Prayer Flags at Isabella Stewart Gardner Museum Commemorate 2013 Boston Marathon
By Megan Turchi
BU News Service
Clara Wainwright sat at one of the low standing tables of the Isabella Stewart Gardner Museum Education Studio. Behind her, in front of the windows, bright colored flags hung from string with phrases such as “hope,” “peace,” “love” and “Boston Strong.”
On the table in front of her lay a square green piece of fabric, the start of a Tibetan flag, which she had glued on smaller, cut out pieces of fabric. There were blue squares in the shape of a winding pathway, trees in the bottom right corner and a orange and blue pattern to the left.
“Proceed as the way opens,” Wainwright said she would be writing on her flag. “It’s good advice.”
Wainwright, a local artist, worked with Eve Perkins to create the Stewart Gardner’s most recent interactive project.
For the last four Sundays, the Education Studio has been open to people of all ages to make their own Tibetan flag, dedicated to the upcoming anniversary of the 2013 Boston Marathon bombings. Today was the last day for the public to make the flags and thus far, 300 flags have been made. The museum plans on hanging them up in Evans Way Park by Friday.
We had a lot of people come in who were connected in some way or had friends or family who were injured,” said Johnetta Tinker, Director of Community Programs at the museum, behind a table covered in fabric scraps. “People have been so gracious.”
She said that she gave people the choice to take their flags home with them, but that everyone decided to leave their flag to be put up on display. Last week, 68 kids came from a nearby Tibetan Sunday school to make flags.
“It is important because it captures people’s hearts,” Tinker said. “I felt we should be a part of this marathon. When the prayer flags blow in the wind, it would blow throughout the universe. It is something to be hopeful for.”
Tinker had a box she flipped through of finished flags and said that everyone has their own message and style they want to convey.
“The idea of Tibetans is they hang flags in high places so wind can pick them up and carry prayers all over the world,” Wainwright said. “Last Sunday when the Tibetans came, it was wall to wall, the kids were so quiet and went right to work.”
She said she talked to one of the teenagers about the silence in the room and why there was no fighting or bickering. He responded: “That’s the way we were raised.”
Wainwright and Perkins are both quilt makers and this is not their first art project commemorating the 2013 marathon.
The two women have both been featured in the Boston Globe and on WBUR for their project, Mending Boston, a 13 by 5 foot fabric display in which they went to sites around the city and had Bostonians “mend and talk about the marathon.”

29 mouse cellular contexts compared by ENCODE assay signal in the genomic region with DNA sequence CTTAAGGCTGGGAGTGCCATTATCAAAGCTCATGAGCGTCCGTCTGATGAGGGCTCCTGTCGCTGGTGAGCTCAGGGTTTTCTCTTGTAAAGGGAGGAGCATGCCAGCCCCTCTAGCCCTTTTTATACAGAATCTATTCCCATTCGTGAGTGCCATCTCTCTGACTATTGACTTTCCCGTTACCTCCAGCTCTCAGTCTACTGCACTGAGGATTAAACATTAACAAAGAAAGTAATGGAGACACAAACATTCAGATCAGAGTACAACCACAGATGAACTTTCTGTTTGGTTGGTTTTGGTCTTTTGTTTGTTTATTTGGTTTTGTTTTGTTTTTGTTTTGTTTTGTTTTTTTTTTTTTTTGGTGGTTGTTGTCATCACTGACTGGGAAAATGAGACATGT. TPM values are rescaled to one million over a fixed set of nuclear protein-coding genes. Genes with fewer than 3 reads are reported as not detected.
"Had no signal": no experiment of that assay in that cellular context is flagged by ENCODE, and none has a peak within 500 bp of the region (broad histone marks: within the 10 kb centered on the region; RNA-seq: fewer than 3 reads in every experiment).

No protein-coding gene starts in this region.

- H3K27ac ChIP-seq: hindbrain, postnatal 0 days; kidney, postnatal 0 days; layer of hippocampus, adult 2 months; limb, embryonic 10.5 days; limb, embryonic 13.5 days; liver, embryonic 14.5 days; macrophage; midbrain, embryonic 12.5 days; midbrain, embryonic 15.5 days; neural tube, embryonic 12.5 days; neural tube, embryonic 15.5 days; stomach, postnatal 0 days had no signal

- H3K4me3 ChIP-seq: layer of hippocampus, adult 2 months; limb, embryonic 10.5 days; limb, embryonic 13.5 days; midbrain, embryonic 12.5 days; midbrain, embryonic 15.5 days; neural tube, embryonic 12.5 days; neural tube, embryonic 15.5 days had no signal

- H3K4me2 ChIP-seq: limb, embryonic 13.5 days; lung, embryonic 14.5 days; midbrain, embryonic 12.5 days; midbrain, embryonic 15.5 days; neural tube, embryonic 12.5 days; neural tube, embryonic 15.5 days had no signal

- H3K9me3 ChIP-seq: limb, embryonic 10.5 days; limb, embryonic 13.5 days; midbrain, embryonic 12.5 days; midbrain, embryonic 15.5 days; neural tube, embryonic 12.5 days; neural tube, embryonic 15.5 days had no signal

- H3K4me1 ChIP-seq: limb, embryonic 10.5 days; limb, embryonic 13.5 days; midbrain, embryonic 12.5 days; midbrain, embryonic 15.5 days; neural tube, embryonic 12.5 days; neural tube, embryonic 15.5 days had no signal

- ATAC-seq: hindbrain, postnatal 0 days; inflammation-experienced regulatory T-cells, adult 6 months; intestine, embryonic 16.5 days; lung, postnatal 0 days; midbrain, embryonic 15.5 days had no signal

The four corners of the fabric were used to remember the four people who were killed and there is a yellow strip down the middle to symbolize the marathon route. People could mend whatever they wanted to the quilt, but Wainwright preferred that it be something positive. It was on display at MIT for a while, but is now at Spaulding Rehabilitation Hospital in Charlestown, where many of the marathon bombing victims went for treatment.
“I was following Clara’s lead,” Perkins said, regarding both the Mending Boston and the Tibetan flags. “It was just amazing to hear different people’s stories. It is amazing what happens when people are quite and are working together – people’s inhibitions are dropped.”
Munjeet and Perry Geyer brought their two daughters to the museum to decorate the flags. The girls have been to the museum before and love to come.
“We are making flags because it’s almost the anniversary for the Boston Marathon,” the Geyer’s older daughter said.
Munjeet Geyer said that they live only a few blocks from where the bombs went off last April.
“Art gets them to think about what they are doing,” Munjeet Geyer said. “It helps them understand and they know they are doing something nice.”
The younger Geyer daughter decorated her flag with sunshine, flowers, hearts and the words, “have a nice day!”
Mitzi Marsh, who was working at the table with Wainwright, said that Wainwright sent an email to all of the people who had worked on Mending Boston to go to the Stewart Gardner to help on this project as well. Marsh and Wainwright have been friends since they were young girls.
Marsh’s daughter-in-law was injured when running the marathon last year and was in the hospital for five days, but has now recovered.
“I feel like I am contributing to those who were injured,” Marsh said while gluing fabric shaped like flower petals on to her flag. “Anything you can do to up spirit in Boston is fun and satisfying.”
Look for the hundreds of flags to be on display by then end of the week in front of the Isabella Stewart Gardner Museum in Evans Way Park.